While Buzzfeed’s whimsical Disney princess quizzes might seem superficial on the surface, every princess image, every question and answer, the length and the language, and most importantly the title, have been tested and studied to get as close to full marks as possible on Facebook’s Relevance Score (the gold standard of measurement for audience-content fit). Knowing this for example, Kasra’s team (data + analytics + editorial, side by side) have been able to tap into insights that saw them selling the previously unknown and ignored motorsport of Formula 1 to a Saudi male audience who just happens to be obsessed with Rowan Atkinson’s Mr Bean. Who would have guessed?

Digital means article titles can be changed and non-performing content buried while high-performing content promoted, making it go “viral”, which the data will tell you, is something that is much more science than an art, never a fluke of the hand or the mouse.

2. Facebook Frenemies

read an article somewhere about Facebook’s shift from friend to foe, and a poignant line stayed with me: “As a publisher, if Facebook isn’t your friend today, it’s your enemy.”

[Aside: Curiously, I don’t remember where I read the article, which only goes to show that consumers don’t retain the source, but they will retain content that they connect with.]

The distribution of content has become just as important as its creation. “If a tree falls in a forest and there’s no-one around to hear it, does it make a sound?”

We’ve moved from the era of ‘watching the news’ and ‘reading the morning paper’ to consuming our content all the time, and everywhere. While some savvy infophiles, overwhelmed by the amount of information they can (and feel compelled to) consume on a daily basis, are embracing newsletters and shying away from the now traditional newsfeeds, most consumers still turn to Facebook for their daily news, and to a lesser extent, Twitter, Instagram and Snapchat.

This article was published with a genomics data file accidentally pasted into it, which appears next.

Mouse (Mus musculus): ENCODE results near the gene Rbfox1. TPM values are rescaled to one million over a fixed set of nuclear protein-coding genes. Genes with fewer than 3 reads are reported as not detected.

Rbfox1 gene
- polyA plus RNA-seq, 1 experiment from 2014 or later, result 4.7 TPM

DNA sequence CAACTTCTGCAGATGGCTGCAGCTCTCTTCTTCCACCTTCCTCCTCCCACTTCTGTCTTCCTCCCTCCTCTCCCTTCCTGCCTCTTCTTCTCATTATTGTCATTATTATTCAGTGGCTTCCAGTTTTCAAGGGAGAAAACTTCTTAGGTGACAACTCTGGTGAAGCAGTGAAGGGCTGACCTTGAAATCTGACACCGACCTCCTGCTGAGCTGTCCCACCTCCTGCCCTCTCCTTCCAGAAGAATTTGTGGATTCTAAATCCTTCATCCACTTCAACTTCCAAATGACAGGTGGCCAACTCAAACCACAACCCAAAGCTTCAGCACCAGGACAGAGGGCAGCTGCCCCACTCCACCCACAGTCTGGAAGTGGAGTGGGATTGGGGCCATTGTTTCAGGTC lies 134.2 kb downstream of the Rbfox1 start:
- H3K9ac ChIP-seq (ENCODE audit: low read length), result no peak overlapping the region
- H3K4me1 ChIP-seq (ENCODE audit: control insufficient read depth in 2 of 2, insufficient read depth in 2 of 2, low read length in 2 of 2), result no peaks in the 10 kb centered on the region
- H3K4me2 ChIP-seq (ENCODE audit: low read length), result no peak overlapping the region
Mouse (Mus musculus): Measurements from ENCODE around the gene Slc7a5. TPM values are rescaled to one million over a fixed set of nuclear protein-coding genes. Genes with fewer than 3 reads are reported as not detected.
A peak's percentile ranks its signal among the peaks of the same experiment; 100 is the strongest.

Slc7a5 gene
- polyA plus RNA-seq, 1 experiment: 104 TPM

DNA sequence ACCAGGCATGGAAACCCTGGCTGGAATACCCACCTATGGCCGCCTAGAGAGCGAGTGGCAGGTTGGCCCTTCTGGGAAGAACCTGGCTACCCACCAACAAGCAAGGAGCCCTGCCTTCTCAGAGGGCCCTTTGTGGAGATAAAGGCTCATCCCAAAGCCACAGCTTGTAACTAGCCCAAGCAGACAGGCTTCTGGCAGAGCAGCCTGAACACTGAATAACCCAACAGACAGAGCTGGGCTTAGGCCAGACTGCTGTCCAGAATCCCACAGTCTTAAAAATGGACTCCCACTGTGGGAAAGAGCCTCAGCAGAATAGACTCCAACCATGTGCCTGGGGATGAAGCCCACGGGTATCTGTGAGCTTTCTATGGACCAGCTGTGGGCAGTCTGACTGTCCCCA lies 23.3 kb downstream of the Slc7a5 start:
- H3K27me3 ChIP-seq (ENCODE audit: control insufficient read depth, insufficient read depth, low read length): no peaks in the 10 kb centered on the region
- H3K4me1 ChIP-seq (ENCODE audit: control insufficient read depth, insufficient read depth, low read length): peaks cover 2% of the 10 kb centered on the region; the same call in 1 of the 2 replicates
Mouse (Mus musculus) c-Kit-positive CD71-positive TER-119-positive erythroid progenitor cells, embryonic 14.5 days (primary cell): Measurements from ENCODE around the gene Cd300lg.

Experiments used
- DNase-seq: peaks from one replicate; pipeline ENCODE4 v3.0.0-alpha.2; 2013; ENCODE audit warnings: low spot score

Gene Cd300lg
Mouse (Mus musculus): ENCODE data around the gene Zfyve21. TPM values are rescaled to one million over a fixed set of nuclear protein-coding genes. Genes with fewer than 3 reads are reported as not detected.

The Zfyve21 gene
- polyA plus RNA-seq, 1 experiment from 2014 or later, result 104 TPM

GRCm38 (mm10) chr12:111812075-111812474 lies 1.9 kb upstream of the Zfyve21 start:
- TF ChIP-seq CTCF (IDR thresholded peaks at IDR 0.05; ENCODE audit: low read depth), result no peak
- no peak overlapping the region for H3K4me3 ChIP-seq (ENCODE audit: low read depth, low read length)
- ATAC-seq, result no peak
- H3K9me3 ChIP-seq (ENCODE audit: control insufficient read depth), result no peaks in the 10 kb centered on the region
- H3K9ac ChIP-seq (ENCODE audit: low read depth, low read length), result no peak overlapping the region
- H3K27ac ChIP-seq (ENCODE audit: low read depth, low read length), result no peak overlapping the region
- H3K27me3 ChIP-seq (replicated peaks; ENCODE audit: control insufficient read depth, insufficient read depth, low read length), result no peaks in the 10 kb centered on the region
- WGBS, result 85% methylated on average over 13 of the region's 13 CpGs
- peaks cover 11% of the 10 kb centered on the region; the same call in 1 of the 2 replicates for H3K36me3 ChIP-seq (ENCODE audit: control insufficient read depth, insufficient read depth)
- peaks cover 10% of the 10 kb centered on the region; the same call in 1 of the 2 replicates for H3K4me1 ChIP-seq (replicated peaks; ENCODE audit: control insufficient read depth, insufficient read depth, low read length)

Image via

Facebook’s average “time spent on site” is 50 minutes. FIFTY. (To put that number into perspective, LinkedIn’s is 2 minutes, and Twitter’s just 1 minute.)

Today, like a persistent aunt, Facebook is doing its very best to keep you there for at least that long. Or longer if it can! Its algorithm rewards content that keeps users on site longer, like native video, and penalises content that tries to get users off the site and somewhere else, like another website. This subtle change is intended to make for a better user experience on the site. (Which is always of highest priority, after all, Facebook’s product is actually its users, an audience whose attention it sells to its customer, the advertiser.)

To illustrate this shift, I’ve outlined a timeline of three mindsets:

a) Old School Thinking in a Then New World:

 “This Facebook site is awesome. Everyone is on it. I’ll make a Page and post links to my website. I’ll use it as a way to drive traffic from people who are interested in what I have to say to my site. Then I can make money by selling advertisers some real estate on my site based on all the traffic its getting. This is going to be awesome!”